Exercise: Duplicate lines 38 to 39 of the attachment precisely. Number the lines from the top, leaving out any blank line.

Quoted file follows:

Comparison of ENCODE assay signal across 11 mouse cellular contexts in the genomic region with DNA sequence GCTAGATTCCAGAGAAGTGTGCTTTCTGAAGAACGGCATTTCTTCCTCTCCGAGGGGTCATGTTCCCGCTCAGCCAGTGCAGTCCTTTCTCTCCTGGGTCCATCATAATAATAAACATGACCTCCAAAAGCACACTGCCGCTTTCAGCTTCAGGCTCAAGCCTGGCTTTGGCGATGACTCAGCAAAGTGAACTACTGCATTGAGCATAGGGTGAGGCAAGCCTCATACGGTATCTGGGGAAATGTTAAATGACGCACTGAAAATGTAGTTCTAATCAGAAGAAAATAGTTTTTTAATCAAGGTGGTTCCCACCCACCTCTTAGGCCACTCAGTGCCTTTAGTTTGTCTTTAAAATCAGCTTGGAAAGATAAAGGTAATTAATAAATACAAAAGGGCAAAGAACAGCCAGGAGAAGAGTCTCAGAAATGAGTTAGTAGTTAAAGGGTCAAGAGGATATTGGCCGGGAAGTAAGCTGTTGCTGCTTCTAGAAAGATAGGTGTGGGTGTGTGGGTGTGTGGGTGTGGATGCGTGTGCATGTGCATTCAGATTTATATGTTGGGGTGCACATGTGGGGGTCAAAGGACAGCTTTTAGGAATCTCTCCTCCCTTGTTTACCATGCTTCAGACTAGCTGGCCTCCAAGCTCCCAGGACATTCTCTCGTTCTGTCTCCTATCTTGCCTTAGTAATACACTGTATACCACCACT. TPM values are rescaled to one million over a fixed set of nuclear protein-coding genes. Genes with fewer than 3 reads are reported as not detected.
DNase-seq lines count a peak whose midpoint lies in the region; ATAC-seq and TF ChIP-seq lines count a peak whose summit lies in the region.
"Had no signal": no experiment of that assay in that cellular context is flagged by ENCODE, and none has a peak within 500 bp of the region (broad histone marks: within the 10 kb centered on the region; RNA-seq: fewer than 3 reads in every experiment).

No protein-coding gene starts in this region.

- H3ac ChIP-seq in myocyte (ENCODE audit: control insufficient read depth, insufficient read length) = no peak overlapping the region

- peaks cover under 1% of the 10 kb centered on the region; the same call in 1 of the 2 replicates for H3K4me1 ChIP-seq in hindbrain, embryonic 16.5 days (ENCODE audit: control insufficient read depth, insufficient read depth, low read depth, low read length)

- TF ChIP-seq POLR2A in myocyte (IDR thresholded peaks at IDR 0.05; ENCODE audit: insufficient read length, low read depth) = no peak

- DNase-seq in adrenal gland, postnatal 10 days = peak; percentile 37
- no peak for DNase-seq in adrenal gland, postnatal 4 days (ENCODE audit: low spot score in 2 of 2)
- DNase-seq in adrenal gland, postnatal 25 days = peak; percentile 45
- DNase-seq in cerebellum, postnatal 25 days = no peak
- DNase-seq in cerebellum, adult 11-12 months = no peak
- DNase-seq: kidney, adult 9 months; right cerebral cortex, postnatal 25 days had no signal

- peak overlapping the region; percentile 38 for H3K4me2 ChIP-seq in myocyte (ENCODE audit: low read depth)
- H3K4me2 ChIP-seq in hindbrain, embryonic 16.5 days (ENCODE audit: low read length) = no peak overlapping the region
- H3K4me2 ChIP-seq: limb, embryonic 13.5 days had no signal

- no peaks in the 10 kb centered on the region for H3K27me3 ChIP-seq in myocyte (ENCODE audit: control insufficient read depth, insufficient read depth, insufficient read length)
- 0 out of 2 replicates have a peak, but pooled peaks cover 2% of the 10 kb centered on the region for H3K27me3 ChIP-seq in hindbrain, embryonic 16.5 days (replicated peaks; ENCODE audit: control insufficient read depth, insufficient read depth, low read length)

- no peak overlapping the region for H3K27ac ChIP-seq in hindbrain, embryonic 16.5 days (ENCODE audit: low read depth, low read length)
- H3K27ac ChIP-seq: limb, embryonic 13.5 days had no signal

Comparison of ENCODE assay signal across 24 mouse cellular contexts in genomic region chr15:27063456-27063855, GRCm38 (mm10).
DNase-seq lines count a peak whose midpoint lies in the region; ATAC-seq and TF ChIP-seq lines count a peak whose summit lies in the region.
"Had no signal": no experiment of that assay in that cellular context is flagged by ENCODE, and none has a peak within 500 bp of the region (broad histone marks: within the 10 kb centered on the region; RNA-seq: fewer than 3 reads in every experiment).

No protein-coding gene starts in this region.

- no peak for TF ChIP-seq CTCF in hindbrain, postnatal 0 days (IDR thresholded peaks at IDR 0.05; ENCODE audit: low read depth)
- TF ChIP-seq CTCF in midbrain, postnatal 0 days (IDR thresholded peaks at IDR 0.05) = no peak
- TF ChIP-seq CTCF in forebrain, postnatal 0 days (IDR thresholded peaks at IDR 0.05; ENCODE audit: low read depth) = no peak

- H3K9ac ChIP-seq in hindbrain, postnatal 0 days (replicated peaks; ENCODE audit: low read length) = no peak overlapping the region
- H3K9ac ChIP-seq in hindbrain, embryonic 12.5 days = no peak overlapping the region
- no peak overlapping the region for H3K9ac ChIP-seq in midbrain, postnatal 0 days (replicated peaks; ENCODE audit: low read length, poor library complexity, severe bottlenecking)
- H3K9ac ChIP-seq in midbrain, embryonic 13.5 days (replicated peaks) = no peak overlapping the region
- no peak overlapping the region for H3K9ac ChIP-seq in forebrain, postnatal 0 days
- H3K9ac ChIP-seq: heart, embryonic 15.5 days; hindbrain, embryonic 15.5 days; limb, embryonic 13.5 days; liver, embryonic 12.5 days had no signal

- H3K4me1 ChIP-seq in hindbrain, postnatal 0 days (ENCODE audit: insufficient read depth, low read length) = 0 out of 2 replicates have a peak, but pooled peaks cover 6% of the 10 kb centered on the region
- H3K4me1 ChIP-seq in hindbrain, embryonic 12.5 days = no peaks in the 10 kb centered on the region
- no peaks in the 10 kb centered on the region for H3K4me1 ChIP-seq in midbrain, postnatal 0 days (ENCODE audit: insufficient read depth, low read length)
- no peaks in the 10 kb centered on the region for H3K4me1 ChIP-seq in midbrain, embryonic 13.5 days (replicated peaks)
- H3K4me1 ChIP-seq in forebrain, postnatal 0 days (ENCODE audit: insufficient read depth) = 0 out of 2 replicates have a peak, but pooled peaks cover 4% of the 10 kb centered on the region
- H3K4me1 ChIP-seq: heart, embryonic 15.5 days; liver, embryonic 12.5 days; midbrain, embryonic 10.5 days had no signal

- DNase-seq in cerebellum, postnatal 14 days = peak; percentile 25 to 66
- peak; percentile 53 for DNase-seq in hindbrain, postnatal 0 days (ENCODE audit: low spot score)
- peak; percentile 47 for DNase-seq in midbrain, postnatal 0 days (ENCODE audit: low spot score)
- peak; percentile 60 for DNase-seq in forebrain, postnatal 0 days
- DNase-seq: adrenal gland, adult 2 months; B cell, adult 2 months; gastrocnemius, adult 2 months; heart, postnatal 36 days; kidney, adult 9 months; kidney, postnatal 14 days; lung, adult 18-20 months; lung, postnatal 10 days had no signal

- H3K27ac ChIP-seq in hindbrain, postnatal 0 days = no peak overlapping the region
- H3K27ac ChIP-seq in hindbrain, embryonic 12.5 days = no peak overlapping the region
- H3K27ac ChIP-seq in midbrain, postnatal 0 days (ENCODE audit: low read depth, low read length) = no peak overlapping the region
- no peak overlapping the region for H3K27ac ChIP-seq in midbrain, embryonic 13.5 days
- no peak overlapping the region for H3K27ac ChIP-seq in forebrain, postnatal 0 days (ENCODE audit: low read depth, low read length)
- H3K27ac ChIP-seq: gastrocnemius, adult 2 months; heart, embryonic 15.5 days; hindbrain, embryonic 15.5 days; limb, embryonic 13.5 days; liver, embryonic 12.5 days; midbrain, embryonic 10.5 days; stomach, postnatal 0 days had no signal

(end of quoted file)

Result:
- H3K4me1 ChIP-seq in forebrain, postnatal 0 days (ENCODE audit: insufficient read depth) = 0 out of 2 replicates have a peak, but pooled peaks cover 4% of the 10 kb centered on the region
- H3K4me1 ChIP-seq: heart, embryonic 15.5 days; liver, embryonic 12.5 days; midbrain, embryonic 10.5 days had no signal